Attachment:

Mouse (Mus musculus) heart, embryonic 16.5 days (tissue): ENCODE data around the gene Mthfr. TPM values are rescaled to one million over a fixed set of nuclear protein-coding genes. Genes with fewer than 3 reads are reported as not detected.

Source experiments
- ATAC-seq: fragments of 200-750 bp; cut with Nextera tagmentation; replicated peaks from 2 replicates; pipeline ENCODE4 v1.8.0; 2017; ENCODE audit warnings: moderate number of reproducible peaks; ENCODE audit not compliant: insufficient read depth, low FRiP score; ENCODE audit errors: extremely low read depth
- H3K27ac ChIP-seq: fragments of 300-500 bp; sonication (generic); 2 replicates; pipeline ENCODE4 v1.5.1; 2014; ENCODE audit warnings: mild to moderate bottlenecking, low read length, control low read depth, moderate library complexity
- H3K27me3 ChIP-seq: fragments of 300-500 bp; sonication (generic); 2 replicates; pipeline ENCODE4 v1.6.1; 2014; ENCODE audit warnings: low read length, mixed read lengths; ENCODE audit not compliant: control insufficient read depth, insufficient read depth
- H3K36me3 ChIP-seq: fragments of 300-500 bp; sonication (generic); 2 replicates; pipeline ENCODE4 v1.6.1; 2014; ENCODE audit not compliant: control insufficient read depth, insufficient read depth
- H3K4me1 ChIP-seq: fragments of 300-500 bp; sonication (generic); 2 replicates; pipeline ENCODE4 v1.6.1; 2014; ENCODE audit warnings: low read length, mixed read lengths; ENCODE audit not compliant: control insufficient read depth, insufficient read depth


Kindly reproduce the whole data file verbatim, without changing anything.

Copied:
Mouse (Mus musculus) heart, embryonic 16.5 days (tissue): ENCODE data around the gene Mthfr. TPM values are rescaled to one million over a fixed set of nuclear protein-coding genes. Genes with fewer than 3 reads are reported as not detected.

Source experiments
- ATAC-seq: fragments of 200-750 bp; cut with Nextera tagmentation; replicated peaks from 2 replicates; pipeline ENCODE4 v1.8.0; 2017; ENCODE audit warnings: moderate number of reproducible peaks; ENCODE audit not compliant: insufficient read depth, low FRiP score; ENCODE audit errors: extremely low read depth
- H3K27ac ChIP-seq: fragments of 300-500 bp; sonication (generic); 2 replicates; pipeline ENCODE4 v1.5.1; 2014; ENCODE audit warnings: mild to moderate bottlenecking, low read length, control low read depth, moderate library complexity
- H3K27me3 ChIP-seq: fragments of 300-500 bp; sonication (generic); 2 replicates; pipeline ENCODE4 v1.6.1; 2014; ENCODE audit warnings: low read length, mixed read lengths; ENCODE audit not compliant: control insufficient read depth, insufficient read depth
- H3K36me3 ChIP-seq: fragments of 300-500 bp; sonication (generic); 2 replicates; pipeline ENCODE4 v1.6.1; 2014; ENCODE audit not compliant: control insufficient read depth, insufficient read depth
- H3K4me1 ChIP-seq: fragments of 300-500 bp; sonication (generic); 2 replicates; pipeline ENCODE4 v1.6.1; 2014; ENCODE audit warnings: low read length, mixed read lengths; ENCODE audit not compliant: control insufficient read depth, insufficient read depth